There are many [valid] concerns about shifting the focus of economic policy to sustainability and environmental protection. The potential of job loss, national loss of competitiveness, and short-term financial burden on both companies and individuals should most certainly not be overlooked. For any approach to be truly sustainable for everyone, we cannot leave behind the workers, the citizens, and, yes, even those who don’t see the value of shifting towards sustainability. Sustainable economic practice can foster innovation, create new job opportunities, and enhance economic resilience, but we must ensure that these remain in focus. For such a societal and economic shift to work, we must design a cooperative policy that benefits everyone.
Our collective journey towards a future of environmental and fiscal health requires a comprehensive approach, one that takes into account the holistic causes and impacts of our actions as a species on Earth. This year, we must recognize the connection between political choice and environmental impact. We must strike a balance between economic growth and environmental stewardship. We must prioritize policies that advocate for society and the environment in equal measure. Only through these means can we shape a sustainable legacy for the generations beyond us.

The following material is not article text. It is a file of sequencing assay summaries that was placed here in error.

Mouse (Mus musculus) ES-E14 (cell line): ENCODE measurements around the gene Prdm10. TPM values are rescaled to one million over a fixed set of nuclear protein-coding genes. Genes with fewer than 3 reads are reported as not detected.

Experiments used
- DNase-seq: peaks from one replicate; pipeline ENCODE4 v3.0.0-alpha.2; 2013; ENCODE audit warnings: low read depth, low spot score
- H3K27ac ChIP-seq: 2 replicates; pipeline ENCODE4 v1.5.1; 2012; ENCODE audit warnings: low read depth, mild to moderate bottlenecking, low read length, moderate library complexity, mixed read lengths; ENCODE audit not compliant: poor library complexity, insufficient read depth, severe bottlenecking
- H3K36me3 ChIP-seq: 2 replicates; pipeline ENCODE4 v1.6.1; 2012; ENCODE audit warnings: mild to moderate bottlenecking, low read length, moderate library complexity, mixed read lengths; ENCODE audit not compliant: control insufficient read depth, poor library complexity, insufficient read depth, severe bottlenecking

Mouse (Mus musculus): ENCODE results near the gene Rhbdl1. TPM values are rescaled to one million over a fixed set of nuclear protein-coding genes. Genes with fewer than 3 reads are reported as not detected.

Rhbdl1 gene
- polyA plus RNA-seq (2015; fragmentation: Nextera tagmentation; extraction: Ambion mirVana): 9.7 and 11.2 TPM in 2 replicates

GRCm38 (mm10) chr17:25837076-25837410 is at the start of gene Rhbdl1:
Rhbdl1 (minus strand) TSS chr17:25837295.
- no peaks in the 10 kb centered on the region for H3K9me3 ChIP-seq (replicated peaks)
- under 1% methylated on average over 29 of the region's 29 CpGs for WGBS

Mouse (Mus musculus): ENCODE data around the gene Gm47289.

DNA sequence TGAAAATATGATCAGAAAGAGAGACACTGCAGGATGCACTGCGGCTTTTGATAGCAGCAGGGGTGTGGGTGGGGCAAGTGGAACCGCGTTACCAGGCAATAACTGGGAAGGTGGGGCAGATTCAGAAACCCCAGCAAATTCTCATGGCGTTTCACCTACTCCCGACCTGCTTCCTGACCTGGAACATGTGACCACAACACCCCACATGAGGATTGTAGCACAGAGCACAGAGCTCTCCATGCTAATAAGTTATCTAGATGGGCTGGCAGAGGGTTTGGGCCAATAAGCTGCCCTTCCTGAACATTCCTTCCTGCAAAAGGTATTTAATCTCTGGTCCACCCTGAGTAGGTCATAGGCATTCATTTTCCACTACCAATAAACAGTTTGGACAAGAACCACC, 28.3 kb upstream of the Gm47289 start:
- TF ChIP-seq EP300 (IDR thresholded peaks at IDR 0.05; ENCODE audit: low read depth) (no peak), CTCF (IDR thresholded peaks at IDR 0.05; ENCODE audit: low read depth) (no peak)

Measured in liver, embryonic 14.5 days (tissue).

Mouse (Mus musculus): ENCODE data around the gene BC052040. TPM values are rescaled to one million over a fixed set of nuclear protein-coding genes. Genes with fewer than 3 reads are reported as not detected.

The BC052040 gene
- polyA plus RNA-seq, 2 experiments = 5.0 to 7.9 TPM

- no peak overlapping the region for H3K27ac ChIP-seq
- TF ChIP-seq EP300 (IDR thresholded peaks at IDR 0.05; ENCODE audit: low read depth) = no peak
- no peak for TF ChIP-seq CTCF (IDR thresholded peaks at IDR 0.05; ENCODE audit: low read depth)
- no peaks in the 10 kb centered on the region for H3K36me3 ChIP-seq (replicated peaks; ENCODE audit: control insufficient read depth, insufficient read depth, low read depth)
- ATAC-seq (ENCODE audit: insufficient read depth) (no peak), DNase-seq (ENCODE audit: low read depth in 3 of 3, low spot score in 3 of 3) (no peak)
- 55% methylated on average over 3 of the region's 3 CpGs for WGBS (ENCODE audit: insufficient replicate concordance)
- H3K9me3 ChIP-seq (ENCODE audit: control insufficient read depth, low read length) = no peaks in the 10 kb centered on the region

P.S. For those of you folks in the United States, I urge you to take a moment and ensure that you’re registered to vote this year. Our planet is on the ballot, and that isn’t the sort of risk we can afford to take.
You can use this link to ensure you’re prepared for this incredibly important election:
Cross-posted from Medium. Follow my account for new science articles every Friday!